New research shows that smokers are less productive at work. ASH calls for Government to bring in long-delayed guidance on smoking at work.

Tuesday 04 September 2001

ASH press release


Embargo: 00:01 Wednesday 5 September 2001



Smokers are less productive: ASH calls on Government to act on passive smoking at work.


In response to new research published today showing that smokers take 3 times more sick leave than non-smokers and are less productive when they are there [1], ASH commented that it should come as no surprise that smoking – the biggest preventable killer in the country – affects productivity.  Addiction to nicotine leads to huge health problems, more sick leave, and means that non-smoking staff have to take up the slack.


ASH once again called on the government to advance the long-delayed Approved Code of Practice on passive smoking at work and to ignore misguided fears that smoking policies at work cause additional ‘red tape’ .


Clive Bates, Director of ASH, said:


“It’s time employers recognised the fact that health and industrial competitiveness are fundamentally linked.  Ignoring thehealth and welfare of staff is not only poor employment practice, it’s also bad for business.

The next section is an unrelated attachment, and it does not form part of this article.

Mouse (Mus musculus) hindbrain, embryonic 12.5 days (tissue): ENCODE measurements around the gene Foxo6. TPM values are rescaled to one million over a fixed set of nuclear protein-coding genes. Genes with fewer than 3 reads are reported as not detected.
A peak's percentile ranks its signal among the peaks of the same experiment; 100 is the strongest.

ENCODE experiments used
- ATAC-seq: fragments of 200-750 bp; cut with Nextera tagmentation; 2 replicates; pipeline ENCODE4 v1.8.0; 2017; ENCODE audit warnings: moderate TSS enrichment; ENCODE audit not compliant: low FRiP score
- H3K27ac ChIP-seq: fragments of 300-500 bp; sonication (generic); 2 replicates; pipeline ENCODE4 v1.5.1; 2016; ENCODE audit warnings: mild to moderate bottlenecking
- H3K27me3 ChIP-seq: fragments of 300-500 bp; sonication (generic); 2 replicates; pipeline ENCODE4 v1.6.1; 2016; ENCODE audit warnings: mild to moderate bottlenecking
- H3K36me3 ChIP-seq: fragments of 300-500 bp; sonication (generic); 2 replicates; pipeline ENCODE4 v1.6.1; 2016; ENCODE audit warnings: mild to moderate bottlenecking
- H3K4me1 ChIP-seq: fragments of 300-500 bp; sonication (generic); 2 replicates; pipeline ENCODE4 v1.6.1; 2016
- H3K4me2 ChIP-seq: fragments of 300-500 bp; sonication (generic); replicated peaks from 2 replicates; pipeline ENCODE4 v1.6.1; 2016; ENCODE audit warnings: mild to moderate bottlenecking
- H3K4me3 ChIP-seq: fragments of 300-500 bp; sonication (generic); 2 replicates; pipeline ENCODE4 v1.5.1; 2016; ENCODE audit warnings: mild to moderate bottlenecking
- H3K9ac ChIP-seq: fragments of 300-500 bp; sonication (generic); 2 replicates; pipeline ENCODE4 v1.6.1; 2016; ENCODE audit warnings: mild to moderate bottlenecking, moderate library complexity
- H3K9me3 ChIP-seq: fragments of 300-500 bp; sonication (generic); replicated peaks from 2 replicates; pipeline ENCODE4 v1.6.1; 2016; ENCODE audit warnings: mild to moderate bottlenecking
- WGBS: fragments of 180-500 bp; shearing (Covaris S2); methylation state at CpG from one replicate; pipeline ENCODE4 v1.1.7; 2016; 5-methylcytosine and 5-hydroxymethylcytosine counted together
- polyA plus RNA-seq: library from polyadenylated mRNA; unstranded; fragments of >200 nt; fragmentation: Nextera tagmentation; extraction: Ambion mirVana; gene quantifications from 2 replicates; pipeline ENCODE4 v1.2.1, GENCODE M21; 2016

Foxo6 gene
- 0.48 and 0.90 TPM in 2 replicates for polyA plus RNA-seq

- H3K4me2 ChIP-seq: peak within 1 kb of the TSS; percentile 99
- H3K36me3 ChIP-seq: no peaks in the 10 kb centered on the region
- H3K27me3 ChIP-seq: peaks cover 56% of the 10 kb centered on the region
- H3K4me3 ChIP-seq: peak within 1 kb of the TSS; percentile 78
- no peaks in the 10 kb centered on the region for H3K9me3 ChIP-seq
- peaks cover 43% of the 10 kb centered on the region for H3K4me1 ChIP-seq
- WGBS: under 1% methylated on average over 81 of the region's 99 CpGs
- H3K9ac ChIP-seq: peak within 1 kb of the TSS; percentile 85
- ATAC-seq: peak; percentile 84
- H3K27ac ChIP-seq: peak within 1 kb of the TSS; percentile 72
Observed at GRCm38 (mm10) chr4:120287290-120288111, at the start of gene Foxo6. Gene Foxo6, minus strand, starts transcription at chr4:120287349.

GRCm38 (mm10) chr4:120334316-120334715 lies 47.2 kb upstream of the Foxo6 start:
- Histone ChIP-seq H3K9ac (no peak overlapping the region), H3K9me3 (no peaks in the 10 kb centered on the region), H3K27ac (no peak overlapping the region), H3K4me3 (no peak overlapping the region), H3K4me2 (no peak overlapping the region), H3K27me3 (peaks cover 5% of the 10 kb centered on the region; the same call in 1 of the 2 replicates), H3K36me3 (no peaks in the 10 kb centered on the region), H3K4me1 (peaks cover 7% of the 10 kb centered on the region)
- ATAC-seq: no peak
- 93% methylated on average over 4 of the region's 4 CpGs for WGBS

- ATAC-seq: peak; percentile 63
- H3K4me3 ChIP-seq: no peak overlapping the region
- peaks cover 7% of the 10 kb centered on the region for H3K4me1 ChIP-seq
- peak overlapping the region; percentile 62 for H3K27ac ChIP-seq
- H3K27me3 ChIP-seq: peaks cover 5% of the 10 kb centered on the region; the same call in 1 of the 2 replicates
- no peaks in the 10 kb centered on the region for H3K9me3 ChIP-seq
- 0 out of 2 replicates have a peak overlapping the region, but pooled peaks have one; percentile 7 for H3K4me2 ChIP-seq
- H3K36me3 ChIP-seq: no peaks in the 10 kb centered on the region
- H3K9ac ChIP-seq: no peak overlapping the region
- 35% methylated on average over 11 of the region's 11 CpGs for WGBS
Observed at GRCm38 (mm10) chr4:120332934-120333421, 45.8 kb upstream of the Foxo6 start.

The Government’s Small Business Service has consistently opposed any measures to deal with smoking in the workplace. It hasn’t got its head round the fact that by doing so, it is promoting illness and poor productivity and ultimately increasing costs. It also leaves employers vulnerable to being sued by employees who are made ill by passive smoke at work.


The Small Business Service’s motto is “Think Small First” – it’s a pity that they’ve taken this literally in thinking small about smoking in the workplace.”




[1] Halpern, MT et al. Impact of smoking status on workplace absenteeism and productivity. Tobacco Control 2001; 10: 233-238


For further information on the health effects of passive smoking and the case for smoking policies in the workplace see:


ASH passive smoking page:


ASH workplace menu:



Contact Clive Bates: 020 7739 5902 (office) 0776879 1237 (mobile).

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